Nike files a lawsuit against the sports shoe brand against Bape

American sportswear giant Nike has filed a trademark infringement lawsuit against Japan’s most beloved streetwear brand A Bathing Ape, colloquially known as Bape, in a court project in New York this week, saying that “the company’s current footwear business revolves around copying iconic Nike designs.”

Based on court records shared by Reuters, the lawsuit reflects what Nike says is a nearly 20-year tension between the two companies, which began when Bape first started selling its candy-colored casual shoes in the United States. in 2005. The brochure includes a full-page chart, with photos, comparing some of the two brands’ most popular shoes—Bapestas by A Bathing Ape next to Nike’s Air Force 1, Bape Sk8 Stas next to Nike. Nike Dunks and Court Stas alongside the Air Jordan 1s—with detailed shots highlighting specific design elements, including the eyelet and unique ridge pattern. The filing also marks the second major trademark infringement claim brought by a multinational sportswear company against a relatively smaller brand in Manhattan’s Southern District Court in the United States. this month: two weeks ago, Adidas loses the lawsuit against Thom Browne on the side stripe motif of the luxury label.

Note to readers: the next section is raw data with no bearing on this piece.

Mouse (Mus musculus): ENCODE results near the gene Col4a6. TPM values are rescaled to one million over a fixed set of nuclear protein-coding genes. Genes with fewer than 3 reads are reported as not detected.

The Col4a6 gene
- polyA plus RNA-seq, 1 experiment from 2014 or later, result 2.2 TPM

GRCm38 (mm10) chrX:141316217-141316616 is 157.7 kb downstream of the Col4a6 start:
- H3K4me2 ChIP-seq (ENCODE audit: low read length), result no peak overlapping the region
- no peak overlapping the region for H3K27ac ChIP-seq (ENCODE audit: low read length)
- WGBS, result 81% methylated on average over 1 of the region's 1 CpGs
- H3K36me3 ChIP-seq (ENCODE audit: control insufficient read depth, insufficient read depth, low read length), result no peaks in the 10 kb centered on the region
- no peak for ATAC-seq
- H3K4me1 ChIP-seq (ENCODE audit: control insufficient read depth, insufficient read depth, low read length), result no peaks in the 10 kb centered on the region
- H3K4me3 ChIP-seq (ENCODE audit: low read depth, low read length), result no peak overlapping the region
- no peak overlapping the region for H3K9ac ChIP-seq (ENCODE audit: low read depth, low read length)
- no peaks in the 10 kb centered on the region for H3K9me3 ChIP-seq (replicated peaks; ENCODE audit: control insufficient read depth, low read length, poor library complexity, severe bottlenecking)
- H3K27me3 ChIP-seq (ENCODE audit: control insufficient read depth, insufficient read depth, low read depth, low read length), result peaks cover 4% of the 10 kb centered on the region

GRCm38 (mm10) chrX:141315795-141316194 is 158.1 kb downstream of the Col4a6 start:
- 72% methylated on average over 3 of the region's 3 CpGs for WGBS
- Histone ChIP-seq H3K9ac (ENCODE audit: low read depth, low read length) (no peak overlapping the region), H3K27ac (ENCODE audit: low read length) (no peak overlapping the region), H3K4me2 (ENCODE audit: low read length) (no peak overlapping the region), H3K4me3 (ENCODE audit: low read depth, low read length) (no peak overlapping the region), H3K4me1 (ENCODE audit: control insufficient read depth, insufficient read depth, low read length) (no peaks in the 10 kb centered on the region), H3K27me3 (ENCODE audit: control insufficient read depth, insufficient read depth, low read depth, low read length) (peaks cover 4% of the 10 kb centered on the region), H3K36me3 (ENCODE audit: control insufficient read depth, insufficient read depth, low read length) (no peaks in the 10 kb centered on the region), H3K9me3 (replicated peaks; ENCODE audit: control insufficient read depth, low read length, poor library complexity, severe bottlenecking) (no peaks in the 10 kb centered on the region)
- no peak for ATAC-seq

“[Until] recently,” Nike’s lawsuit reads, “The sale of infringing shoes by BAPE in the United States is minimum and inconsistent. For fifteen years, the presence of BAPE’s infringing footwear in the United States was like the famous Whac-A-Mole video game: infringing products appeared and disappeared from the U.S. market for many years. ; BAPE opened stores in the United States and then closed a few years later; and BAPE were acquired by a Hong Kong fashion conglomerate that has shifted BAPE’s focus to markets outside the United States.”

In the lawsuit, Nike acknowledged that, prior to 2021, the number of “infringing” pairs Bape sold “never was more than a fraction of the millions of pairs Nike sells annually,” and said the company approached Bape in 2009 about the shoe’s similarities. , then Bape agreed to redesign its flagship Bapesta sneakers. But in 2021, Nike says, Bape has reverted to the original “mimicry” design.

“Copying by BAPE has been and has always been unacceptable to Nike, and as recent BAPE violations have become a significant danger to Nike’s rights, Nike must act act now,” the lawsuit states.

Ape Bathing Ape founder Nigo wears a pair of the brand’s sneakers at an event hosted by Pharrell in New York City, January 2005.Johnny Nunez/Getty Pictures

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